If your vet is a participating vet, you can often apply for CareCredit right at the vet’s office. Just make sure you’ve confirmed this is actually the most affordable source of financing for you -- and be aware that if you opt for a deferred interest loan you could owe a fortune in interest if you fail to repay what you’ve borrowed on time.
Most veterinary offices take credit cards, so you could charge your pet’s care if you can’t pay for it directly. But credit cards often have very high interest rates -- unless you’re apply to qualify for a card with a special 0% promotional APR. If you can qualify for a zero-interest card and can pay the card back before the promotional rate expires, this can be a very affordable way to pay for your animal’s care.
If you can’t qualify for a 0% rate, or if you can’t pay off the card before your rate would expire, then you should generally consider a personal loan over a credit card.
Personal loans are a great solution to pay for your pet’s care and will likely be cheaper than the standard rate on either CareCredit or a regular credit card. That’s because personal loans will typically have a lower APR than the standard CareCredit or credit card rate.
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Personal loans are loans for a set amount of money. Your lender approves you for a loan based on income, credit history, debt, and other financial factors. You receive the funds -- and can use them to pay for your pet’s care -- and will pay back the money on a set schedule.
Not only are personal loans usually cheaper than credit cards, but this set schedule also means you’ll know exactly when you’ll have your debt paid off so you won’t have as much uncertainty about your financial future.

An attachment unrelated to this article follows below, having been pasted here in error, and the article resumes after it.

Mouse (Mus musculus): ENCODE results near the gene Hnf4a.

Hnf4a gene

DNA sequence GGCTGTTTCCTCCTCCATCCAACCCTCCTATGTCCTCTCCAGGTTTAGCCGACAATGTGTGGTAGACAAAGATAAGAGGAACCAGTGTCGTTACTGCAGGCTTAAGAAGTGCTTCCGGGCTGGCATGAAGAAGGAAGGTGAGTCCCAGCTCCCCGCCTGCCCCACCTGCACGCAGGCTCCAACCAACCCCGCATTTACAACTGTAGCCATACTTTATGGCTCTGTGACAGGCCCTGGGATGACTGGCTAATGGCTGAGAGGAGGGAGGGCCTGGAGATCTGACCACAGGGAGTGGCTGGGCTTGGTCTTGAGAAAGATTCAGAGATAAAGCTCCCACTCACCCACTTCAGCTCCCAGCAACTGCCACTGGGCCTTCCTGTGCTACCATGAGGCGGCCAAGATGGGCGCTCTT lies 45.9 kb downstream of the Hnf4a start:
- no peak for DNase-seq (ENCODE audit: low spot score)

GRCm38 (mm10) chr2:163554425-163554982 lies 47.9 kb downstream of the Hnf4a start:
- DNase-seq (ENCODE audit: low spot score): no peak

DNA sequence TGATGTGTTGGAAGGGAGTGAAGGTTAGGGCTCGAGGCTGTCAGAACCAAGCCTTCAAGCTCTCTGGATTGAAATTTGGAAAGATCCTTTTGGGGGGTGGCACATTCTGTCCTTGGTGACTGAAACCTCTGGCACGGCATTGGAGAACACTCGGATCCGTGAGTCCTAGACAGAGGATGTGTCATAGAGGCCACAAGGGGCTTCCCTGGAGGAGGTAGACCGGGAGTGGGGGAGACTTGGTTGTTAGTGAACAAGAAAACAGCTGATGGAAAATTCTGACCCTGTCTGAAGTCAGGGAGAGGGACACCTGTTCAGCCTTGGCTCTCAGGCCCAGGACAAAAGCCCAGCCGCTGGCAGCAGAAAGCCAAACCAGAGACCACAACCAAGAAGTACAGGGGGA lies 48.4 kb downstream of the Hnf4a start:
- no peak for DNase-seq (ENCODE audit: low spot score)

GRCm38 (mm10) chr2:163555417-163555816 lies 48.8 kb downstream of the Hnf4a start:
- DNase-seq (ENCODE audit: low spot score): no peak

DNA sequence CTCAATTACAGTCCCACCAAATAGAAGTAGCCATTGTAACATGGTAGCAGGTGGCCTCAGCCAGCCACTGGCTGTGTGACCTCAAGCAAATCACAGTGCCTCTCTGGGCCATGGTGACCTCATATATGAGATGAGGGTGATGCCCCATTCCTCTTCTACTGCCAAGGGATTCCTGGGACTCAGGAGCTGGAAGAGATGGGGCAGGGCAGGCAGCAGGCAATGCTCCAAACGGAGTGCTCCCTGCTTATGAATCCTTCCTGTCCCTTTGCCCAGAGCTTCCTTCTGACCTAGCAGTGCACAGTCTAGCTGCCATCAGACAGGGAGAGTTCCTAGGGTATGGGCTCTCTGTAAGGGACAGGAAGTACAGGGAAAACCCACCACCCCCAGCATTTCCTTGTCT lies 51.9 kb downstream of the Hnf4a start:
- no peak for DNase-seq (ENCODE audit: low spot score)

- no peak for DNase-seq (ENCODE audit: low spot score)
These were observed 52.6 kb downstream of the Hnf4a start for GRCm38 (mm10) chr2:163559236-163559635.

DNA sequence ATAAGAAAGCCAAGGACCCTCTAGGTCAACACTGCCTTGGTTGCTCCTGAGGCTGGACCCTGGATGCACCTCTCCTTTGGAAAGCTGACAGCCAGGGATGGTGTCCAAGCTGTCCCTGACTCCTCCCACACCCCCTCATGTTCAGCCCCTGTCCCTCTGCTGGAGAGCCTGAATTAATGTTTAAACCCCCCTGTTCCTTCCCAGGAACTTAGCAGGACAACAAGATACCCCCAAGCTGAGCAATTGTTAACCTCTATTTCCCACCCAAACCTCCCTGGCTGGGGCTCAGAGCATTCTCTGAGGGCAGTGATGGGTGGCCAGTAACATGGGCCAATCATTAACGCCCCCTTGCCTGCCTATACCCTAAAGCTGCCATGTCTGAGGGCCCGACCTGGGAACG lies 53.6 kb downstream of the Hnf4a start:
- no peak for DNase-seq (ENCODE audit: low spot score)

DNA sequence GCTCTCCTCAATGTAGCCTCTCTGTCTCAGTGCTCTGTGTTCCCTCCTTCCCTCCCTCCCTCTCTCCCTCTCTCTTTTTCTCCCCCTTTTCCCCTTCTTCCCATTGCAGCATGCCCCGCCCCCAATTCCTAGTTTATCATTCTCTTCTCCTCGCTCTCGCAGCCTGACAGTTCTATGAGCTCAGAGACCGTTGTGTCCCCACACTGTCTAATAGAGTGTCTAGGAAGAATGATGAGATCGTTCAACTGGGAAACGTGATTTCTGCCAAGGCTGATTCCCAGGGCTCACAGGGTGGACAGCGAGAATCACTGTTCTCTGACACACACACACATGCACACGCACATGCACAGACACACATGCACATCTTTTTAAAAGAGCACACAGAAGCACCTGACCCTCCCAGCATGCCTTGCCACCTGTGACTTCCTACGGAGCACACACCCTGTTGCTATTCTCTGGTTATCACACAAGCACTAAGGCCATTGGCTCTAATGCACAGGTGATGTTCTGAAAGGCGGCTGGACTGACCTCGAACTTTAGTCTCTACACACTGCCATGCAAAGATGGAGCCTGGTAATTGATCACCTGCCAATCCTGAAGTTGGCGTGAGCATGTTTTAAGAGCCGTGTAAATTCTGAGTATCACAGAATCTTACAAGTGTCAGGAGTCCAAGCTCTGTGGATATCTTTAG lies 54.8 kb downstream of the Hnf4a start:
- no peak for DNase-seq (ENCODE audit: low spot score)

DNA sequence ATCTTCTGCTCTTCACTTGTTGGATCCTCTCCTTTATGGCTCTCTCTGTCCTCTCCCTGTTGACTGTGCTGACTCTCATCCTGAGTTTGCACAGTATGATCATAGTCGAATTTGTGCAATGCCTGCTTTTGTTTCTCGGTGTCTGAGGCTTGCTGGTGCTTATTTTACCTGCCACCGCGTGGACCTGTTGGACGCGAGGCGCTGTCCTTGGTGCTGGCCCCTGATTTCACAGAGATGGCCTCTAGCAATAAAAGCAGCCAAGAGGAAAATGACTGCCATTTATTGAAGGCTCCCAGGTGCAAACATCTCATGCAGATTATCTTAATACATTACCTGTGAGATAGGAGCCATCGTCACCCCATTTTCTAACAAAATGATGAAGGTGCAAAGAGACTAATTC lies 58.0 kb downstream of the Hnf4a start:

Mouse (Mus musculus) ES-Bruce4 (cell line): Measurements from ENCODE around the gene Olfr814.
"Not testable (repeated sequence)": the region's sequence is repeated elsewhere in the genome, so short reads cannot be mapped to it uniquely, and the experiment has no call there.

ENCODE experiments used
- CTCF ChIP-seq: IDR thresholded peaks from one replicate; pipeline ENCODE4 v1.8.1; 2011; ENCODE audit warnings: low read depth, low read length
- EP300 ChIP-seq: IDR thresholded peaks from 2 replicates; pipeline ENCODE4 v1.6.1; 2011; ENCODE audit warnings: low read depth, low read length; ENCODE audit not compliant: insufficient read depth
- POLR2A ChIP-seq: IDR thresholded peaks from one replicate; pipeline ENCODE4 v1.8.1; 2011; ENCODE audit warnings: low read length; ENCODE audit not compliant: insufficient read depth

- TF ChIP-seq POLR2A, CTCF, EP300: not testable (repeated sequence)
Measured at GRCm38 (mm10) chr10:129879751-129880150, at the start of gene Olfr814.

You do not have to specifically seek out a personal loan that’s marketed for vet care expenditures, although such loans do exist. Personal loan lenders don’t care what you use borrowed funds for after your loan is approved, so you can apply with any personal loan lender and just get the money you need to provide care.
Many personal loan lenders will fund loans in as quickly as a week, so you can gain access to the funds you need to care for your pets even when time is of the essence. In fact, it’s sometimes possible to get personal loan funds as soon as the next business day.
In most cases, you can pay back your personal loan over a three- to five-year period, although some lenders have shorter or longer repayment terms. This provides ample flexibility in how long you can take to pay for your animal’s care. Typically personal loan lenders require you to borrow several thousand dollars at minimum, so this is a good solution only when your pet needs more costly medical services.
What’s the right approach to pay for your pet’s medical care?
Ultimately every pet owner needs to determine what financing approach is best based on the costs of care and the options available. If you don’t have pet insurance and want an affordable source of financing with a set repayment schedule, a personal loan can be a great approach to cover your pet’s costs and get your animal companion back on the road to good health.